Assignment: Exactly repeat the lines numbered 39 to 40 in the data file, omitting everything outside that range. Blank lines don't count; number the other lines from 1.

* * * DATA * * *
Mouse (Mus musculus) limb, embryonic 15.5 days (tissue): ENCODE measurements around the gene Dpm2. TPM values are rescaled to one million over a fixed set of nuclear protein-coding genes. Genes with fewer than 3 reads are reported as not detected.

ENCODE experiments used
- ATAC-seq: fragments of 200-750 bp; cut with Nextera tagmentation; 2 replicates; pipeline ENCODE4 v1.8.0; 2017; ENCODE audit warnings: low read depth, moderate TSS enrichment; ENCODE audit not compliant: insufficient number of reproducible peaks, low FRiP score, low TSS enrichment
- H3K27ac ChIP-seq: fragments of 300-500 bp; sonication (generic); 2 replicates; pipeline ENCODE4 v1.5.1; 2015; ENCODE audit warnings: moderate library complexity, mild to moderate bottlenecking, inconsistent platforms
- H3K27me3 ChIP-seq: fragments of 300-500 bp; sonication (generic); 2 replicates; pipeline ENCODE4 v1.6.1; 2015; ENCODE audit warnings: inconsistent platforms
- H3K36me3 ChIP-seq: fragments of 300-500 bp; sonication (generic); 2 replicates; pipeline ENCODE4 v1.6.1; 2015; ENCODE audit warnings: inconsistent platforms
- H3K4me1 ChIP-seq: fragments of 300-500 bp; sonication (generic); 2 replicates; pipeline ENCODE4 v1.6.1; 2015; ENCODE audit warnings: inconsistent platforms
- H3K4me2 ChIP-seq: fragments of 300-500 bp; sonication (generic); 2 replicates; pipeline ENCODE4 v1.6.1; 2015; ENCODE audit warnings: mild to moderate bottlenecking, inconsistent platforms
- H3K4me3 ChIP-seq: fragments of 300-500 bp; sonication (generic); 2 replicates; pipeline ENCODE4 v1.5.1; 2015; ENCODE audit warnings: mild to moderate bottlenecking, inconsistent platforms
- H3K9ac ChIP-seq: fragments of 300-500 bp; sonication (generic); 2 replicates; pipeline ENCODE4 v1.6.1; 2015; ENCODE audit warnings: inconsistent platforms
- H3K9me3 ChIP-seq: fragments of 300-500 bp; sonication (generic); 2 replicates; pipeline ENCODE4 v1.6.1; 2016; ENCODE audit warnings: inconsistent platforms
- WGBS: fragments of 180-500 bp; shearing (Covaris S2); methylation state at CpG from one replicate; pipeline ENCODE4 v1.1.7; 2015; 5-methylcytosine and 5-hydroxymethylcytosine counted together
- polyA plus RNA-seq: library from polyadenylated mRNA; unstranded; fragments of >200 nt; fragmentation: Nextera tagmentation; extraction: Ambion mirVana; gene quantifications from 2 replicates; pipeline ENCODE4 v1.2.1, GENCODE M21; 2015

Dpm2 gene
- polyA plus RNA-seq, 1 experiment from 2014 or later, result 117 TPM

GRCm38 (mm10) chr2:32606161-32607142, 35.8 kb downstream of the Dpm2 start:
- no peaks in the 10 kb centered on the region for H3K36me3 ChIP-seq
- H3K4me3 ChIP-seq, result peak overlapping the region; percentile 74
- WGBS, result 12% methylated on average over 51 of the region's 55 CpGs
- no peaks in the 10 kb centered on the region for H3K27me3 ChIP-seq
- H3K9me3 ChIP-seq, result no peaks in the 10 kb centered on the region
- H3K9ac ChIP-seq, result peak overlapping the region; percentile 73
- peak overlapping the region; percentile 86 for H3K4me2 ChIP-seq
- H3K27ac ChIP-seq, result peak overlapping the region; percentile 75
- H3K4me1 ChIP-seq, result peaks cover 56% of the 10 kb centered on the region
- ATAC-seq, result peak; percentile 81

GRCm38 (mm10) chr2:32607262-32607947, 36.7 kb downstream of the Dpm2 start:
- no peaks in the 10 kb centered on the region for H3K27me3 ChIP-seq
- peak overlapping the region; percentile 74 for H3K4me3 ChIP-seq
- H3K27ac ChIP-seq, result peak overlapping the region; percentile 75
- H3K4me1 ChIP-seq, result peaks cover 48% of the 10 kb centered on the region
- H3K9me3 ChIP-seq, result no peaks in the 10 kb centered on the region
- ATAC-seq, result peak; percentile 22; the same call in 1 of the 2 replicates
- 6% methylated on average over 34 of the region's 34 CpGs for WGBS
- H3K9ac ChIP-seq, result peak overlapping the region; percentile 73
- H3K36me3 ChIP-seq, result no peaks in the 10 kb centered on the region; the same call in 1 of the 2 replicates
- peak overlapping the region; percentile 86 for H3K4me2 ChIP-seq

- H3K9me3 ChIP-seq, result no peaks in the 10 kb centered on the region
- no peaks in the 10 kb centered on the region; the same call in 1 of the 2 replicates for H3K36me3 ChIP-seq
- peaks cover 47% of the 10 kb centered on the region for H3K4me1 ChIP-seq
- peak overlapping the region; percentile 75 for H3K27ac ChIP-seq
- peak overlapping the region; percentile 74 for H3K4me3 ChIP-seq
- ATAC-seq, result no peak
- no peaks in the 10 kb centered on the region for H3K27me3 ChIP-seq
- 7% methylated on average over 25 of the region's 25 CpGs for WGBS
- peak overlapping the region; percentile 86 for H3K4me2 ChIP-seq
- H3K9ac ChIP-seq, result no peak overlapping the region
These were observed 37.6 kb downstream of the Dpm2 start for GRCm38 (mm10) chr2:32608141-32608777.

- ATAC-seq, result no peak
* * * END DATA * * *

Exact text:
- no peaks in the 10 kb centered on the region; the same call in 1 of the 2 replicates for H3K36me3 ChIP-seq
- peaks cover 47% of the 10 kb centered on the region for H3K4me1 ChIP-seq